I am a romantic. Y'all know that. I am a "box full of movie ticket stubs, dried rose petals, and mini-golf score cards" ESFJ who wears her heart on her sleeve as a daily fashion statement. Yet, after two decades of marriage (wow, that sounds rather formidable, doesn't it?), I have learned that there is so much more.
A lovely college student recently posed the following question/concern/perplexity to me.
"There seems to be two camps when it comes to love and relationships. One end of the spectrum is the relentless search for that one perfect person. This person will be everything, know everything, do everything right, etc. And, when you find that one perfect person, it's all moonlight and roses. Then, there's the other end of the spectrum that says relationships are hard, we are all flawed, consider yourself lucky if you happen to find someone who's willing to take a chance, blah-blah-blah. So, here's my question--which is it?"
Isn't that a great question? I thought so. Before I answered her, I immediately thought of that list that I made in college. The "he's the one" list. A list of qualities, virtues, and deal-breakers that quite possibly not even Jesus could live up to. Ladies, whether written down on paper--or just imprinted on your brain--you know of what I speak. Admit it, you're among friends. Of course, I had a mental list in high school, too, which might have contained such significant attributes as "blue eyes, blond hair, and looks good in a pair of oft-washed blue jeans". Deep, I was.
One perfect person. Let's start with the word "one". I don't believe that there was simply one person, in the wide, wide world, who would have been right for me. Realistically and geographically speaking, we live on a densely populated planet (over one billion served, or some such number). The male-female ratio is fairly even; thus, there's a pretty good chance that there is more than one person out there who would float my boat, as it were.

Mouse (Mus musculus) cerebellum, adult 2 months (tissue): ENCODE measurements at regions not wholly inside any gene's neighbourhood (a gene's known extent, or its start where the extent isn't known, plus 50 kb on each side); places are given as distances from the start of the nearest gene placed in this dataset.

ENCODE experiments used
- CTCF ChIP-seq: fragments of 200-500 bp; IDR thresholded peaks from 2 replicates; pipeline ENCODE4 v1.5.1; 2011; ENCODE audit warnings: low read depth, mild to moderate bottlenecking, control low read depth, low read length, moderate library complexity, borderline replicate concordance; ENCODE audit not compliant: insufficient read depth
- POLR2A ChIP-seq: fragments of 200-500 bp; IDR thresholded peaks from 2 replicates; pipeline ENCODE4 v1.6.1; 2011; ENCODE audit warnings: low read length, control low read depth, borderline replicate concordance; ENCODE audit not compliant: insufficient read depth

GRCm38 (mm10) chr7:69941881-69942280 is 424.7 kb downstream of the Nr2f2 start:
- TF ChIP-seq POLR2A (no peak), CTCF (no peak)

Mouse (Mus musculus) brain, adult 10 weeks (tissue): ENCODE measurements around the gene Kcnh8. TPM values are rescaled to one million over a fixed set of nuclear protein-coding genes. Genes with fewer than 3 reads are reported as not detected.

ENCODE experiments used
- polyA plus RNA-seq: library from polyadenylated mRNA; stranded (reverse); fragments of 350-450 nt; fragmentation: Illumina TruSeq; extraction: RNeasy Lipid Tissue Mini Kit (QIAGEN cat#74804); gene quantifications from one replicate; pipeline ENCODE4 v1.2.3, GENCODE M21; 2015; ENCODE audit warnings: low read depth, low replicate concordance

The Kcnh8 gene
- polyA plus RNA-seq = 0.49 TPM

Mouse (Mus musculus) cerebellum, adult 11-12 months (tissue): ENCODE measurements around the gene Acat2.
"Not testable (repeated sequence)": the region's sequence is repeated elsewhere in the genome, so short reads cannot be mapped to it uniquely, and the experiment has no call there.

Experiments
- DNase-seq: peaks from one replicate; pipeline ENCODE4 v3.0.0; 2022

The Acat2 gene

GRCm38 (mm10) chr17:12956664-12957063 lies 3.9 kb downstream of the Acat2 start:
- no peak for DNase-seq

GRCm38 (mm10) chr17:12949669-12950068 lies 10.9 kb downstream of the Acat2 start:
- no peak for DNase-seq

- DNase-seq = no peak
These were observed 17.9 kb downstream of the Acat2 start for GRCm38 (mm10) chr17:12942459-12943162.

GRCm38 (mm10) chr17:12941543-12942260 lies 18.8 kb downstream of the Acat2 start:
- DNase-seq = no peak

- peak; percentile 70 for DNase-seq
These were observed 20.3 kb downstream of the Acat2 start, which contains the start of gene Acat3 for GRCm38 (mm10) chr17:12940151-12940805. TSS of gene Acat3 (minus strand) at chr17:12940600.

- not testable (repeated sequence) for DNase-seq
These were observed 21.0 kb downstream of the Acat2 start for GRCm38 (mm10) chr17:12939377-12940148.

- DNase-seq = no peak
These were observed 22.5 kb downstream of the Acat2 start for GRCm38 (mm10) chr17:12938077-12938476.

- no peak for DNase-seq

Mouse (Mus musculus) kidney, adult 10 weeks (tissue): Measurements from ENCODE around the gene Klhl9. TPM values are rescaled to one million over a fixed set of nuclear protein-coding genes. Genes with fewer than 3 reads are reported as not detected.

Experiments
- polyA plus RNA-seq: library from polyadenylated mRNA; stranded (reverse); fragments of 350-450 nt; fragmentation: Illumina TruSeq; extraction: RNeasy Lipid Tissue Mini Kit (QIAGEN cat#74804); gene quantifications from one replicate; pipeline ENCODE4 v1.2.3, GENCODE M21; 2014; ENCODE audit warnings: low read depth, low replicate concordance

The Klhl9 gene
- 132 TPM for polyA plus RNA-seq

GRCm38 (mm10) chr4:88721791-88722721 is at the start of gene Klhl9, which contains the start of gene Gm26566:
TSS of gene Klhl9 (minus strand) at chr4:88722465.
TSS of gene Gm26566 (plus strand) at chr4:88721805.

Furthermore, for my dear friends who find themselves "single", either through divorce or death of a spouse, if I believed (or more importantly, they believed) that one person stuff, this means that there is no hope of a loving, healthy relationship for them in the future. I simply can't buy that. If another relationship is in the Plan for them, I would want that for them.
Perfect. Oy, what a word. There is no such thing as a perfect person. We are all broken, sinful creatures who have a moment or two of wonderfulness every so often. Does that mean that one should just take whatever comes along and make the best of it? Of course not. However, if you seek absolute perfection, you will be absolutely disappointed. And, then you start sounding like an episode of Seinfeld with break-up excuses like "He's a close talker" or "she has man hands". "She eats her peas one at a time". Really? Really.
And, let me ever-so-gently remind you, dear reader, that we are not perfect. We can yearn for magnificent "soul fruits" to manifest in our lives, like those that show up in Galatians 5--love, joy, peace, patience, kindness, faithfulness, self-control, and the like. However, such things are impossible without Grace.
For that young man who is currently pitching woo, there is a "top ten" list in Paul's letter to Timothy that makes a great yardstick. "Temperate, self-controlled, respectable, hospitable" are among the qualities for an overseer--a church statesmen. A wee bit different from my "must-have" list of a bygone "You've Got The Right Stuff, Baby" era. Oh, and you can add those Galatian Fruits into the mixing bowl. Starting with the right ingredients is always helpful, don't you agree?
As Knightley so adeptly expressed to his darling Emma, "perhaps it is our imperfections that make us so perfect for one other."
So, we find ourselves in the middle of the spectrum. Relationships are messy, gorgeous, frustrating, self-sacrificial, and rewarding. Pick your favorite adjective--and then add its opposite for fun. It's not all moonlight and roses--but then again, it's not all tornadoes and cacti, either. There should be a healthy balance of impromptu Sonic Blast runs and conversations about the meaning of life. Or what that insanely intelligent Philosophy prof mentioned today in Ethics class.
In the end, relationships are work. Our strengths are magnified, our weaknesses exposed. Should you think that a romantic relationship with the opposite sex will "complete you"; then, you are in it for the wrong reasons. It's not about you, it's about other-centeredness. Such things are mysteries; but, it is a mystery worth solving.
"But to lose your life for another I've heard
Is a good place to begin..."